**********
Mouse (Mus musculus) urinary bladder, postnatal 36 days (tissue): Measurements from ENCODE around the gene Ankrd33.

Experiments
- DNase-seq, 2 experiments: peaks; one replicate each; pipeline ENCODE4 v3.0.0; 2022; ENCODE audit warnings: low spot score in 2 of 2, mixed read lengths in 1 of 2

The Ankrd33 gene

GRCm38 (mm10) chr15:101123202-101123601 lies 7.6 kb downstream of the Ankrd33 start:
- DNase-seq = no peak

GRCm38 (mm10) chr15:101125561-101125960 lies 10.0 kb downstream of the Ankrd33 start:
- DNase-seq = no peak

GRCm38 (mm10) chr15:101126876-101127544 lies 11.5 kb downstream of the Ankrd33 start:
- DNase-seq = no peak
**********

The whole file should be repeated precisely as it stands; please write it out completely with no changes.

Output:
Mouse (Mus musculus) urinary bladder, postnatal 36 days (tissue): Measurements from ENCODE around the gene Ankrd33.

Experiments
- DNase-seq, 2 experiments: peaks; one replicate each; pipeline ENCODE4 v3.0.0; 2022; ENCODE audit warnings: low spot score in 2 of 2, mixed read lengths in 1 of 2

The Ankrd33 gene

GRCm38 (mm10) chr15:101123202-101123601 lies 7.6 kb downstream of the Ankrd33 start:
- DNase-seq = no peak

GRCm38 (mm10) chr15:101125561-101125960 lies 10.0 kb downstream of the Ankrd33 start:
- DNase-seq = no peak

GRCm38 (mm10) chr15:101126876-101127544 lies 11.5 kb downstream of the Ankrd33 start:
- DNase-seq = no peak